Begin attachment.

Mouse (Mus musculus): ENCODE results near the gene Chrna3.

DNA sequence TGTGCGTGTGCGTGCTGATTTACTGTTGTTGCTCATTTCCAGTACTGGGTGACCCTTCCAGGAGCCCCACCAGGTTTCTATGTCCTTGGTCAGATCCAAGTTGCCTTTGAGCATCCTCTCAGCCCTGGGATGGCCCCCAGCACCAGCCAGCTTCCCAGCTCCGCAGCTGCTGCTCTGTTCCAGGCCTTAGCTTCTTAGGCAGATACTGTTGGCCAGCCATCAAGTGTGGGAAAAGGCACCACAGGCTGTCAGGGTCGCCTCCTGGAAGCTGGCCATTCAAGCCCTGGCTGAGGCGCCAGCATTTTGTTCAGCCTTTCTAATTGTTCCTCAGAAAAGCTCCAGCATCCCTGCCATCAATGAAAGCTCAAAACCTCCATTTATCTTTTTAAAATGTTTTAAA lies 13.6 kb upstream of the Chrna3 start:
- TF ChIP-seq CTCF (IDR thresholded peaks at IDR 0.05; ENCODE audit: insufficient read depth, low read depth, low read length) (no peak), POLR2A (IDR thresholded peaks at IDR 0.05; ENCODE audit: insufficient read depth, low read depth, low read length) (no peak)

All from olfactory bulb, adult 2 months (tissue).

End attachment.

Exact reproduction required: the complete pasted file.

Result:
Mouse (Mus musculus): ENCODE results near the gene Chrna3.

DNA sequence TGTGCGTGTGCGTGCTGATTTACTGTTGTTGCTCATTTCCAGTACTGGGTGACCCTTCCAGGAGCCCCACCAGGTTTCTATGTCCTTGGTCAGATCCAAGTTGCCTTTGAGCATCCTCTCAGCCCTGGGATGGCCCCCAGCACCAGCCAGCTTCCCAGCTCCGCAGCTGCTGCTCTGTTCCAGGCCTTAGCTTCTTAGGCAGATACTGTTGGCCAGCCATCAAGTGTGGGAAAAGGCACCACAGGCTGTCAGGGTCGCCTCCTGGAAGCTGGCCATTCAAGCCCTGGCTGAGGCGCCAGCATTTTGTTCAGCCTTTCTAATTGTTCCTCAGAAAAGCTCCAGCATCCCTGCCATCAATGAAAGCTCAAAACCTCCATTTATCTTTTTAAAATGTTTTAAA lies 13.6 kb upstream of the Chrna3 start:
- TF ChIP-seq CTCF (IDR thresholded peaks at IDR 0.05; ENCODE audit: insufficient read depth, low read depth, low read length) (no peak), POLR2A (IDR thresholded peaks at IDR 0.05; ENCODE audit: insufficient read depth, low read depth, low read length) (no peak)

All from olfactory bulb, adult 2 months (tissue).